Boadicea Andari squeezes her daughter’s hand tight, tight enough that a child from any other Society would complain. She doesn’t look up as the transport shrinks to a speck in the sky. Her hard grey eyes are fixed on the wasteland before them, cheeks pulsing with each clench of her jaw. The girl next to her is small but wiry, whippish like a willow of old Earth. Her hair flames out behind the pair of women, a tumult of red next to the shaved dome of her mother. She too looks ahead instead of up.
Out of the three dozen men, women, and children, some observe the spacecraft disappear into the sun’s glare, others watch their captain. All wait with equal stillness as the wind picks at their loose garments and unbound hair. There had been no shouts. No pleas or bargaining. Not when they’d been heaved from their bunks mere hours before nor now as their only means of returning to the ship, to their home, disappeared. They had lost.
Most hadn’t even known they were fighting until they were at gunpoint but Boadicea saw it coming. She’d watched the creeping rat bastards without doing a thing to protect her command. Many things had led to her undoing, overconfidence, trust, blind stupidity but none more so than honor. It was honor that had made her confront her traitor of a second-in-command after he massacred those goddamn safe addicts for a petty load of carbon. Honor that made her look weak, that let him spread rumors of her ineptitude to do what needed to be done to survive and to thrive in this universe.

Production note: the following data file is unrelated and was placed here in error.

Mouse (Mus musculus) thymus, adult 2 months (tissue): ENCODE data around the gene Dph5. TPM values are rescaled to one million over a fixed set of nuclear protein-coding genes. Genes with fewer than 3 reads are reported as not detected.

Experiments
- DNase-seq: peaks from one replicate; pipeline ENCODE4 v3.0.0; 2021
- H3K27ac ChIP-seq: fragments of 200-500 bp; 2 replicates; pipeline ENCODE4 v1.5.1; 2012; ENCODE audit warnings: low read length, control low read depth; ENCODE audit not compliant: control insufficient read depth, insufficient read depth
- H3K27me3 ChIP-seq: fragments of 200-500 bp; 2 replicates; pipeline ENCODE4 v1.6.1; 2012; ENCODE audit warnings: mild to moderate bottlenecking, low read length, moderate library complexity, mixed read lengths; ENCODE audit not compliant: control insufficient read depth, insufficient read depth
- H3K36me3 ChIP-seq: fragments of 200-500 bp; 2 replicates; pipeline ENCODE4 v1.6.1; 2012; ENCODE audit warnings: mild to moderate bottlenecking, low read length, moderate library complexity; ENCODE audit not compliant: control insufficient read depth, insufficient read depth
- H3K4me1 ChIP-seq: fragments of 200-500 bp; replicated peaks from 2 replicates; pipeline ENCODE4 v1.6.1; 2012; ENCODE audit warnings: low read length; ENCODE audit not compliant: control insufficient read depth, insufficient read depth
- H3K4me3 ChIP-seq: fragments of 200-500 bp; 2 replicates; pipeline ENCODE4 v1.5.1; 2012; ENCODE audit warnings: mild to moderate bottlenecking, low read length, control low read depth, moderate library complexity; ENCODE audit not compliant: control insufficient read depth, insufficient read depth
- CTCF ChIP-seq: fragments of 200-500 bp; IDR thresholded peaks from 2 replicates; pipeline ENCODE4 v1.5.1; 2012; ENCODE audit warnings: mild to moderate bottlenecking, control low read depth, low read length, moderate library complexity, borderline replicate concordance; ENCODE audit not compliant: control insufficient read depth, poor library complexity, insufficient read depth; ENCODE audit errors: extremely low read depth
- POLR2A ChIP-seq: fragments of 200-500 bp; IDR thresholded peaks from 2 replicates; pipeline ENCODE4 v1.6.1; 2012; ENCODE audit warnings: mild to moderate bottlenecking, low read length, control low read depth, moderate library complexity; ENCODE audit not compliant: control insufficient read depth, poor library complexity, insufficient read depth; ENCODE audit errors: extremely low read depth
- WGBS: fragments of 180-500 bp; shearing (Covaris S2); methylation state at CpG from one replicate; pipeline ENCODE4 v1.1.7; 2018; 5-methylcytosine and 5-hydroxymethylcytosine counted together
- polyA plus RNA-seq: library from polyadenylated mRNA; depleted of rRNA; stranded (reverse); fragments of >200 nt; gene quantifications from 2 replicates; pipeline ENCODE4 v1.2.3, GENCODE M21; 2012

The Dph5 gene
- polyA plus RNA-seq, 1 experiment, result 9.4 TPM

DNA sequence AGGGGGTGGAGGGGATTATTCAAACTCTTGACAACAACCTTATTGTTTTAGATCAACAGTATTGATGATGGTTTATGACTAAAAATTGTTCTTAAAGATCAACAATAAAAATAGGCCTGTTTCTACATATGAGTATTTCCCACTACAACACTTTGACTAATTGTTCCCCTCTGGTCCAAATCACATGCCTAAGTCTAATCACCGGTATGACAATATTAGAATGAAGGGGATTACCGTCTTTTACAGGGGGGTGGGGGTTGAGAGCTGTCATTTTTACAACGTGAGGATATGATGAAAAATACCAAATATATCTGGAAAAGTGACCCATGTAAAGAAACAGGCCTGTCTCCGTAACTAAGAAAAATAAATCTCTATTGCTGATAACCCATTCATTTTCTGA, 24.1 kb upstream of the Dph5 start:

But it isn’t the way of pirates to bemoan circumstance or gods. All storms can be weathered by the strong as long as they keep moving. A wild thing will drop frozen dead from a bough, without having ever felt sorry for itself. Boadicea looks down at her daughter, her wild thing, and smiles a thin, grim smile. She doesn’t know how or when but someday, someday before her hands lose their strength and her mind its clarity, someday she will kill the man who rejected his little girl and took her ship.
In the far distance, a smudge of black moves against the haze of the horizon. Boadicea’s feral grin widens.
An hour ago, the sun rose thirty minutes earlier than it has for at least the last eighteen years. I shouldn’t have been surprised when Otto started nudging my neurons but I was. I was surprised and uncomfortable and that’s not a way anyone should have to start their day in this millennium.
In a way, it’s my own fault. The notices have been filling my inbox for months. But blame only fosters negative emotionality and no one deserves that, certainly not on the day of their Trials.